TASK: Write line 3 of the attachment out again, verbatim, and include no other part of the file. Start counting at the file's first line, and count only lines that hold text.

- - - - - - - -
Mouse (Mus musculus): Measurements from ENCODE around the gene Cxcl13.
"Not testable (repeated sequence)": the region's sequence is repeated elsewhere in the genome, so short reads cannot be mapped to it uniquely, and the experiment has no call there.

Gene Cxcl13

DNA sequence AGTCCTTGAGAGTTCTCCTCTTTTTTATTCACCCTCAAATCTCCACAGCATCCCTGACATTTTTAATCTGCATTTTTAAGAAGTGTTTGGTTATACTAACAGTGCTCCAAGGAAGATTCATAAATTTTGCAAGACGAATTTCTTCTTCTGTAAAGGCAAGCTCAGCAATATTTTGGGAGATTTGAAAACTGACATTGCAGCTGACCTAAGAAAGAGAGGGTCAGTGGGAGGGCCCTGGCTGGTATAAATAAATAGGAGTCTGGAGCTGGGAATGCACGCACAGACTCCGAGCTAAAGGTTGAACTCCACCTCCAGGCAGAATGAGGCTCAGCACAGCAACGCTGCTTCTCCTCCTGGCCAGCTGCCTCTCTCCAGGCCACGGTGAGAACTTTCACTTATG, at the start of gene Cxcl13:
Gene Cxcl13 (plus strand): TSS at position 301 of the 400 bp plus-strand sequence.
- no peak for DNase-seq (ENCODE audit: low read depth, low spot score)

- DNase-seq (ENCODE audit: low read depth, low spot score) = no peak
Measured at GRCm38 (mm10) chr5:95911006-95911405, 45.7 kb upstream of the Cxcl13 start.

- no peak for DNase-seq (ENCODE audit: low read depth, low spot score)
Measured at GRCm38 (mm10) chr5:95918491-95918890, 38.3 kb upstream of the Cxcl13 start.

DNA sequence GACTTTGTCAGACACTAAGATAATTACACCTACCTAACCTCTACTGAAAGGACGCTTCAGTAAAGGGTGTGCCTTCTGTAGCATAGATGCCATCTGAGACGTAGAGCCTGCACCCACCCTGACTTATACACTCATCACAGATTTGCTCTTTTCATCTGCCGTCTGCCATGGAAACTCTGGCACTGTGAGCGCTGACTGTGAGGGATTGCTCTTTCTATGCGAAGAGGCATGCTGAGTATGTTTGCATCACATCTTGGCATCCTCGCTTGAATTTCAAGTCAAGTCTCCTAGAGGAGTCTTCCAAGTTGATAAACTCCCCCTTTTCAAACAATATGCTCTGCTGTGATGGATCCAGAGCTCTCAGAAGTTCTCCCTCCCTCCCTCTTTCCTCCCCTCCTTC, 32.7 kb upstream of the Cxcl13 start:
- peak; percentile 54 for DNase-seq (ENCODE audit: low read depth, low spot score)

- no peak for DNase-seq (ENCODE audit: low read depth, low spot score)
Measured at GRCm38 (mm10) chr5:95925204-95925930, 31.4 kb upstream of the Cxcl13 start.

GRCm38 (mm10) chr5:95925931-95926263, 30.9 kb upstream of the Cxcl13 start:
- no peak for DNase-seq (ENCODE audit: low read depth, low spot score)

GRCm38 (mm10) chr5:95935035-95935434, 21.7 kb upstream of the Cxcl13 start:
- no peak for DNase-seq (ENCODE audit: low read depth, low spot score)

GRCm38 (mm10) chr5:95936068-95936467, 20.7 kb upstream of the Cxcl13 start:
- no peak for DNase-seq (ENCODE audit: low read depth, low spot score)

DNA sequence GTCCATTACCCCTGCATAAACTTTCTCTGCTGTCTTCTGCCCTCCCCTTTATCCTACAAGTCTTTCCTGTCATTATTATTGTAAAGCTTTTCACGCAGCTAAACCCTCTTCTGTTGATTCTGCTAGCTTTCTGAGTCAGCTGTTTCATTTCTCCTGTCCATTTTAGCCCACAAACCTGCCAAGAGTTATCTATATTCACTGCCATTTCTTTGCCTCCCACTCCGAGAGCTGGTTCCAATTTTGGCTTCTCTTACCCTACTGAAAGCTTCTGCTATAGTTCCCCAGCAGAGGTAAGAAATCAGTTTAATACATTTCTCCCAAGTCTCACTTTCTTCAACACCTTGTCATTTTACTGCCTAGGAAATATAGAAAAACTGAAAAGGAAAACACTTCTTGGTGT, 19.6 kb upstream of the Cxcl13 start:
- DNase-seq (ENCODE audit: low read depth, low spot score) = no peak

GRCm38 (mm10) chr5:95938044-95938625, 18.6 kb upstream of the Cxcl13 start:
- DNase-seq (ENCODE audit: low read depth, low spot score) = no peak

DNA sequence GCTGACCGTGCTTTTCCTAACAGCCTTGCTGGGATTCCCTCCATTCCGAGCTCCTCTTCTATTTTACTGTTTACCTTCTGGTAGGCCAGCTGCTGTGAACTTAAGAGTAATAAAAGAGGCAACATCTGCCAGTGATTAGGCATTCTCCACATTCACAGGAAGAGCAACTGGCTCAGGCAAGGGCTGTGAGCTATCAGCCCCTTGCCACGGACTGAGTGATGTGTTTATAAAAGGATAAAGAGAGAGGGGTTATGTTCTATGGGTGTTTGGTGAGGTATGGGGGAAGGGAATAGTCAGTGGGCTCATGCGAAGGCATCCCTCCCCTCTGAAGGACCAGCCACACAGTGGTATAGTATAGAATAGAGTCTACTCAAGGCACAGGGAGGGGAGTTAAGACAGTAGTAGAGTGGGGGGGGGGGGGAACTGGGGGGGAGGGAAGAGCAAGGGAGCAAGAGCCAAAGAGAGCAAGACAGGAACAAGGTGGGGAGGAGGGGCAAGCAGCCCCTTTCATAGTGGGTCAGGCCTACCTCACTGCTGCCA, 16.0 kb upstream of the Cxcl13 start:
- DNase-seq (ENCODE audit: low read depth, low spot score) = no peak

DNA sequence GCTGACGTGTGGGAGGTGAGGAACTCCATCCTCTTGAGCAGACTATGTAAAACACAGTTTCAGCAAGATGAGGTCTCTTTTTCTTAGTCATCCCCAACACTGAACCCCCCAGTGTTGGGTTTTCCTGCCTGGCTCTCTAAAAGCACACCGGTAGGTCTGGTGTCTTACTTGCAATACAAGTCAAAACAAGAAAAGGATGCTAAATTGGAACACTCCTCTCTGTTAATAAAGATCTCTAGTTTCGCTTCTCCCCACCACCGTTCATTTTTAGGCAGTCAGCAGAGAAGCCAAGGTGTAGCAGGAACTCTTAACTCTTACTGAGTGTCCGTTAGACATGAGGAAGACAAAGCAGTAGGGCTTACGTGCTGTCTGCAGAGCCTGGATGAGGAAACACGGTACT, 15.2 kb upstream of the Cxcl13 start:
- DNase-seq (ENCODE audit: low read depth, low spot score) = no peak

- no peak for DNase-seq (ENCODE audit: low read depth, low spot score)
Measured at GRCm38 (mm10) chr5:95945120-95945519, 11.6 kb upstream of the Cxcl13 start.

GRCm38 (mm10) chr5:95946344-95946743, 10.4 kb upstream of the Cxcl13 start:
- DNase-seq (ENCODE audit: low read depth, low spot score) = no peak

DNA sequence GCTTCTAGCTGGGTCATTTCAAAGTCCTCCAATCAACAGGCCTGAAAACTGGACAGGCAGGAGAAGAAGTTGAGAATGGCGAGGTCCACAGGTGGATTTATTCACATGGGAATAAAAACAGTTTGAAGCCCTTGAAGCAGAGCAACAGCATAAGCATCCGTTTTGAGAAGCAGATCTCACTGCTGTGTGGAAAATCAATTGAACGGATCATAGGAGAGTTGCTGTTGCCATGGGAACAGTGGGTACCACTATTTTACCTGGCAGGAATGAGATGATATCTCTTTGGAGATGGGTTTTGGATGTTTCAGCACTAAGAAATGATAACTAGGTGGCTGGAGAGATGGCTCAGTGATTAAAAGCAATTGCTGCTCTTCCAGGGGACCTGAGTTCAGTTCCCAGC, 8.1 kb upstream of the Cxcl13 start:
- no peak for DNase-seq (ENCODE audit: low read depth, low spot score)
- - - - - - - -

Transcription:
Gene Cxcl13